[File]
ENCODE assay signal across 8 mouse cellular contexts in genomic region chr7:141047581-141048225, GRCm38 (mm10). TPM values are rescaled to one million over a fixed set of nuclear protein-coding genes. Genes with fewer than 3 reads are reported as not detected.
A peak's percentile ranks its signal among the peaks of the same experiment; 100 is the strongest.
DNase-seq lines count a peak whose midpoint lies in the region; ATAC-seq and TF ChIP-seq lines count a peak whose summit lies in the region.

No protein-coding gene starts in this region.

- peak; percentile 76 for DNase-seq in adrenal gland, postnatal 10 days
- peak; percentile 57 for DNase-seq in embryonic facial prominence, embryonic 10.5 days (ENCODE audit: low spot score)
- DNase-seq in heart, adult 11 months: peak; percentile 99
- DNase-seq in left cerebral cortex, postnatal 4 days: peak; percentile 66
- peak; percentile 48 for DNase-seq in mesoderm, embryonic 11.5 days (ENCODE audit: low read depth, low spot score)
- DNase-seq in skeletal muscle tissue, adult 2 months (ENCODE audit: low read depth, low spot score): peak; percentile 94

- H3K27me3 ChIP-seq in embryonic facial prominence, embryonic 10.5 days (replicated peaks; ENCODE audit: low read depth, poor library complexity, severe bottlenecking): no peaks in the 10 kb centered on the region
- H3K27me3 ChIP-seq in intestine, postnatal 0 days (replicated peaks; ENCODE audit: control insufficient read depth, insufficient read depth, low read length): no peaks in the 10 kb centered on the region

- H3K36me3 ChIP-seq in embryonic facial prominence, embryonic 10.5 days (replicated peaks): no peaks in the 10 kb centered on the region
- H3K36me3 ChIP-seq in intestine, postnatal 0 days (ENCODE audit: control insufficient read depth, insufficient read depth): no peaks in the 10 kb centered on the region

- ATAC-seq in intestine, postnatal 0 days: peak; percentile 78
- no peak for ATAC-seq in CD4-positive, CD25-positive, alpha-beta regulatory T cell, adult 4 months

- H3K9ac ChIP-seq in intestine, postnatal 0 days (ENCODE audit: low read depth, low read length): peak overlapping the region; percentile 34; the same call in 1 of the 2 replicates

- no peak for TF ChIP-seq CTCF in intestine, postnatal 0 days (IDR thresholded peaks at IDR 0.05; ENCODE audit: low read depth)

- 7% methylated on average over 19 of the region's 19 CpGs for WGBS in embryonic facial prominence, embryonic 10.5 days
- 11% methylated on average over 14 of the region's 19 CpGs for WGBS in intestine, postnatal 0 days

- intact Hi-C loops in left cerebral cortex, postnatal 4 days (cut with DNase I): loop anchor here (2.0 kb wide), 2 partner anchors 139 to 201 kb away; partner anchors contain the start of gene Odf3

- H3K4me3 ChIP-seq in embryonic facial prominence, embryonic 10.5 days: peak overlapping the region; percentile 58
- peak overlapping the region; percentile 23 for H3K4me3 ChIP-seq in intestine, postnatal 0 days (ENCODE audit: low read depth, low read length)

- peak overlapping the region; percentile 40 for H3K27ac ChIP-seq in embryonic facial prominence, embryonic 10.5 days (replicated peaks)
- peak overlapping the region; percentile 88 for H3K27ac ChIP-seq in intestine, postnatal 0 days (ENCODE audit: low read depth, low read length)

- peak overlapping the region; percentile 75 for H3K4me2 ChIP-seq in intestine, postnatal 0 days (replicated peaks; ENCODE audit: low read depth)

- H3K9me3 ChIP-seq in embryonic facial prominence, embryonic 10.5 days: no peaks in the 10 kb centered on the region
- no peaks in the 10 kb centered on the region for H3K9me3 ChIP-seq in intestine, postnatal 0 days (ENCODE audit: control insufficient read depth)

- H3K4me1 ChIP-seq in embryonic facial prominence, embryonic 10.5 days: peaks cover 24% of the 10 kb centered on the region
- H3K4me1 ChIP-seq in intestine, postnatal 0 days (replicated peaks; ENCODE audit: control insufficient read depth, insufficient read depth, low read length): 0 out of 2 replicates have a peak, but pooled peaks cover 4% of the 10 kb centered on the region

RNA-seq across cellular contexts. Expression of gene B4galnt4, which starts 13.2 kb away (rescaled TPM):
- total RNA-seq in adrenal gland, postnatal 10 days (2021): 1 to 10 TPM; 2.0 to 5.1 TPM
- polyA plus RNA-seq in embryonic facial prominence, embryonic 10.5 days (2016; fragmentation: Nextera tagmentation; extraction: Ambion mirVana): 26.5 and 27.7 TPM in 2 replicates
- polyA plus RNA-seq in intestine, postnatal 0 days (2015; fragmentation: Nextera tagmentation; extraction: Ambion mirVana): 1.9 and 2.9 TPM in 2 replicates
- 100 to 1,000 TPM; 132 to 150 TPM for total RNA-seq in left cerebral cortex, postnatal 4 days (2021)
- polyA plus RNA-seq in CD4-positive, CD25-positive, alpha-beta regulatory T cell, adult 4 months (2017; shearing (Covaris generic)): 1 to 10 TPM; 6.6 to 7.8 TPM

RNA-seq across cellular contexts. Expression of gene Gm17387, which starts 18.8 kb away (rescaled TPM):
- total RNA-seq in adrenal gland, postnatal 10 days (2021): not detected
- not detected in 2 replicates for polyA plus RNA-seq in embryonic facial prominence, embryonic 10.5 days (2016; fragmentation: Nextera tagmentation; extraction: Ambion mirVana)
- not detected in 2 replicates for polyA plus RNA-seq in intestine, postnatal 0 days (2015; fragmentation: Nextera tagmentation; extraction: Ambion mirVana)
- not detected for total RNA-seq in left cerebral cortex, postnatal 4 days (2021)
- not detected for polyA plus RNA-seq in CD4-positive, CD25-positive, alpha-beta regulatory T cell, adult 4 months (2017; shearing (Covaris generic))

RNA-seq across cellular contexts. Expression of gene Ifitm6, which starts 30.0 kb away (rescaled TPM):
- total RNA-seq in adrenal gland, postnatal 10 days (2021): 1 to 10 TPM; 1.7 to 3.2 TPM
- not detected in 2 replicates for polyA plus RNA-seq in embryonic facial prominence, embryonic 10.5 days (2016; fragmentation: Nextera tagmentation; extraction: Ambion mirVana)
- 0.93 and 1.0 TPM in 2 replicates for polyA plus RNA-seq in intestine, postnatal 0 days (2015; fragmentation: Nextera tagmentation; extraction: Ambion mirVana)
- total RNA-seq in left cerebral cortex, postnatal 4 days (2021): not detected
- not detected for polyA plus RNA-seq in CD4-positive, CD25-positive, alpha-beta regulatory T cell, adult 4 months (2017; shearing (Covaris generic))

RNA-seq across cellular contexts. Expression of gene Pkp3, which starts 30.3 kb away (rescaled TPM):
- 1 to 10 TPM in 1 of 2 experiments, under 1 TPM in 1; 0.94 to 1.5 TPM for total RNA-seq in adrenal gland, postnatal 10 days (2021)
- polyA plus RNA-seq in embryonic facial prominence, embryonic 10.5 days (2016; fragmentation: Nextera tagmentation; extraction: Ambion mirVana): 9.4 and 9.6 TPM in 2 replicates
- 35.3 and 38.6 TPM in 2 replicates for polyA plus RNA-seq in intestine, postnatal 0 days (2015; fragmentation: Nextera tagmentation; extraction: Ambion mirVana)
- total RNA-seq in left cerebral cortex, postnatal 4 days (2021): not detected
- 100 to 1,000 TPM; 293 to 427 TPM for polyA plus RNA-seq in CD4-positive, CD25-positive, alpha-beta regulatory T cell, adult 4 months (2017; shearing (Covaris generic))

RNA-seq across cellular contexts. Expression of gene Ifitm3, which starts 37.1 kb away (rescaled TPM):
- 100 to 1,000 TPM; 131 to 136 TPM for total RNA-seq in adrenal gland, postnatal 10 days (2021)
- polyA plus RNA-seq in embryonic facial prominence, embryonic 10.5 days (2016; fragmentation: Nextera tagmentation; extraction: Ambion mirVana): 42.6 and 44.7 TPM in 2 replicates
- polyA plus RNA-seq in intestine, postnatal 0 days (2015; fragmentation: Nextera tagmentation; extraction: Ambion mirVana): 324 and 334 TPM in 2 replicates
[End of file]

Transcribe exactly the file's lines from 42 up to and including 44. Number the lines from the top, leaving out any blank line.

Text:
- not detected for polyA plus RNA-seq in CD4-positive, CD25-positive, alpha-beta regulatory T cell, adult 4 months (2017; shearing (Covaris generic))

RNA-seq across cellular contexts. Expression of gene Ifitm6, which starts 30.0 kb away (rescaled TPM):
- total RNA-seq in adrenal gland, postnatal 10 days (2021): 1 to 10 TPM; 1.7 to 3.2 TPM